Another reason that nutritional health advice is often lacking is that high quality clinical studies of nutritional products are incredibly expensive. And while clinical studies are carried out all the time for pharmaceutical products, pharmaceutical products are synthetic. This means they can be patented and marketed at prices high enough to compensate for the research and development that went into determining their best use.
While most people recognize that good nutrition really is the best medicine, nutrition products cannot be patented because these are natural products. They existed long before humanity came into the picture. Unfortunately, where there are no patents and no exclusivity in the market. This is good news for the informed among us, because food prices are always going to be lower than pharmaceutical prices. Even those nutraceuticals that look expensive when you buy them from the health food store are only outpricing your medications because your insurance or medicare isn’t paying for nutraceuticals. If you compare the actual base price to the base price of medications, prior to insurance compensation and government assistance, you’ll find that not only food itself, but also nutraceutical products are true bargains. They just don’t cost enough to support the number of clinical studies we see in the pharmaceutical industry.
In the Absence of Clinical Data, It Pays to Look at Natural History
So how does the average consumer figure out the optimal balance of nutrients to be taking when even the experts in academics, can’t quite figure it out?
Many of us believe that the best answer to that question comes from looking at what’s happening in natural history. In other words, look at what our ancestors evolved eating.
Because our bodies are made of living cells, and those cells have not changed much from the cells of other primates, much less the cells of our human ancestors, what we need to eat to stay healthy is going to be similar to what our ancestors ate.
Early Humans Were Omnivores
You might be wondering at this point, “What should a balanced diet look like, anyway?” You aren’t alone. The more commercialized our food systems become, the more debate there is about what a diet should contain. This is why many experts look to our past for clues. Think about it. Humans actually survived long before food came in boxes and bags with government approved labels.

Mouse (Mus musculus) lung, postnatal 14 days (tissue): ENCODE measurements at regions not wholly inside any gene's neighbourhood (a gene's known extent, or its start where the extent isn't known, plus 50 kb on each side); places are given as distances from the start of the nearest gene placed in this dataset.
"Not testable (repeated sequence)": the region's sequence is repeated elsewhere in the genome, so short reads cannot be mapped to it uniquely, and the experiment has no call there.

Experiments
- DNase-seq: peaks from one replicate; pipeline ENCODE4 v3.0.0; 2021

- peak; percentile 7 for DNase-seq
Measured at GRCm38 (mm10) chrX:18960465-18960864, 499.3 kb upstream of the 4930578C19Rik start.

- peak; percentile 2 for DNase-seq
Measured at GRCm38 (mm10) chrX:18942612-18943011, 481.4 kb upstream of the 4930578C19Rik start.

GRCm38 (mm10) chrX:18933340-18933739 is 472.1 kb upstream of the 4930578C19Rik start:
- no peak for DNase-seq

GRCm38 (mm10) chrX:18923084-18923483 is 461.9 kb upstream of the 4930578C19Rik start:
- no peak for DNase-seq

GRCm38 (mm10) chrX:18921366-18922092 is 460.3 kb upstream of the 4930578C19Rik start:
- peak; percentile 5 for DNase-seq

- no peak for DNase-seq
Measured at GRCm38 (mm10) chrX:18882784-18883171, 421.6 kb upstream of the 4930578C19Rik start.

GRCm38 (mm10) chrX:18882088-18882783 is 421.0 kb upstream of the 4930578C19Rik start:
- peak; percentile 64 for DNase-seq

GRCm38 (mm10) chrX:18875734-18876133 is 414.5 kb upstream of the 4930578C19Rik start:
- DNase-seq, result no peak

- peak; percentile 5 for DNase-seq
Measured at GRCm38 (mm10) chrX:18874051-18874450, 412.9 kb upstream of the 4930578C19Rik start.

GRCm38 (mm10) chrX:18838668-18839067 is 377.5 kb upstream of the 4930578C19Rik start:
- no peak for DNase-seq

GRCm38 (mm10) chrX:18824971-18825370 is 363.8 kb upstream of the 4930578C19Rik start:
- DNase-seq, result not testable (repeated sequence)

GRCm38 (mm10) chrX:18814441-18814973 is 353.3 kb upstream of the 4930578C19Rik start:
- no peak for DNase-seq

We know from studies of jaw structure, tooth structure, comparisons to other primates, and food remains found in ancient encampments of early humans that humans evolved as omnivores. Our diets vary extensively across ecosystems because we can adapt to our ecosystems by eating both plant and animal based foods. Humans have been eating everything from roots and toads to bears and berries, since the dawn of time.
As with other living creatures, our own bodies are capable of balancing out certain excesses by eliminating those molecules we got too much of in our diets, and by stimulating cravings for foods that we need more of.
This system works well as long as we are eating a natural diet. Researchers confirm that in parts of the world where natural whole foods are widely available, people stay quite healthy. So do animals. A wild cheetah does not have to look up a calorie chart or read the nutritional label on a box to decide whether or not eating a gazelle will make it fat.
Modern Humans Are NOT Eating Natural Diets.
Hot Pockets, Fruity Pebbles, and Impossible Burgers on the other hand, are new additions to the smorgasbords of foods that humans evolved eating, and because these foods are well marketed, a problem we’re encountering in modern society is that very few of us are eating natural foods at all.
Processed Foods Stimulate Unnatural Cravings
As our bodies become overloaded with artificial flavors, excess sodium, carbonation, excess sugars, and nutrient imbalances created during processing, our natural regulatory mechanisms become overloaded, our microbiomes lose functional diversity (microbiomes help us maintain nutritional homeostatis). So we start craving the very foods we have enjoyed too much of.